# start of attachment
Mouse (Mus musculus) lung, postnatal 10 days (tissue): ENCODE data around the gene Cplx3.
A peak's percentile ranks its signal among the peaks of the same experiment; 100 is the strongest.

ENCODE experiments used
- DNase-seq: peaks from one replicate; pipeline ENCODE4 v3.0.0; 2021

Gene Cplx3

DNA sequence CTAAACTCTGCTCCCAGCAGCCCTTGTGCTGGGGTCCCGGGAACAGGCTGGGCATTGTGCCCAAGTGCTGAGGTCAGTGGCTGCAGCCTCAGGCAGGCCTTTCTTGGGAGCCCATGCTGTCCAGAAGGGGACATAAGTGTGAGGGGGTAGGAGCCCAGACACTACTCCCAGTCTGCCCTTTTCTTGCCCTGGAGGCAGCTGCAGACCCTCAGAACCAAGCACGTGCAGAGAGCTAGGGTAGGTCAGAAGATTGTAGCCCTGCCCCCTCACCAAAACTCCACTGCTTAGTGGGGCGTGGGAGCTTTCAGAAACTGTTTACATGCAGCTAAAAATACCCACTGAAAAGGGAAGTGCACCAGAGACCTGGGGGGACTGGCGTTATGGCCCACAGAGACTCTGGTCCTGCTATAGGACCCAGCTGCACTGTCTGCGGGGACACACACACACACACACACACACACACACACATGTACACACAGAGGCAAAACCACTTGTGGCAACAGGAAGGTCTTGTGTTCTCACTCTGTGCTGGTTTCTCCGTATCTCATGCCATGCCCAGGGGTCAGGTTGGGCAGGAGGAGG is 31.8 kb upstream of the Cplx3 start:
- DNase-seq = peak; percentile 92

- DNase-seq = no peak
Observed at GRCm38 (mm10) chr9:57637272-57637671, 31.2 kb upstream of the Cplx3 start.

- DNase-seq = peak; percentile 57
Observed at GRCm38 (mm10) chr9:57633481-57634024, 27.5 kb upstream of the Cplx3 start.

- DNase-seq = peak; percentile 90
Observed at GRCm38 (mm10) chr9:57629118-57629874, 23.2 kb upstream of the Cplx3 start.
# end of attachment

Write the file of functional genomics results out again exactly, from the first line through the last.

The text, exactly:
Mouse (Mus musculus) lung, postnatal 10 days (tissue): ENCODE data around the gene Cplx3.
A peak's percentile ranks its signal among the peaks of the same experiment; 100 is the strongest.

ENCODE experiments used
- DNase-seq: peaks from one replicate; pipeline ENCODE4 v3.0.0; 2021

Gene Cplx3

DNA sequence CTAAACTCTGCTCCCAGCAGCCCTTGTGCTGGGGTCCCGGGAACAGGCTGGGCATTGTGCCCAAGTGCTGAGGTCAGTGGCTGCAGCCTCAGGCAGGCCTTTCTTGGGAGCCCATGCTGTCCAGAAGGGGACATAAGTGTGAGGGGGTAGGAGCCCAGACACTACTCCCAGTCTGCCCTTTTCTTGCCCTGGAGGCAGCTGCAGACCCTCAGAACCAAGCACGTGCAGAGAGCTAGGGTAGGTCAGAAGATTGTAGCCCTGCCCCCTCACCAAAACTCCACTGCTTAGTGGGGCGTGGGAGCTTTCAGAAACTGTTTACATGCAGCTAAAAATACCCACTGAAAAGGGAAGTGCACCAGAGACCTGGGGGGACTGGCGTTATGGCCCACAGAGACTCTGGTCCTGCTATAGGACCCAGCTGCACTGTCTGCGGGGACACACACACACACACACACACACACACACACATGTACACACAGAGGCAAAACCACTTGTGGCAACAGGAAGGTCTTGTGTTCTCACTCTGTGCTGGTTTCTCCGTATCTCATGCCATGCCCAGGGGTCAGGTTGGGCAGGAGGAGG is 31.8 kb upstream of the Cplx3 start:
- DNase-seq = peak; percentile 92

- DNase-seq = no peak
Observed at GRCm38 (mm10) chr9:57637272-57637671, 31.2 kb upstream of the Cplx3 start.

- DNase-seq = peak; percentile 57
Observed at GRCm38 (mm10) chr9:57633481-57634024, 27.5 kb upstream of the Cplx3 start.

- DNase-seq = peak; percentile 90
Observed at GRCm38 (mm10) chr9:57629118-57629874, 23.2 kb upstream of the Cplx3 start.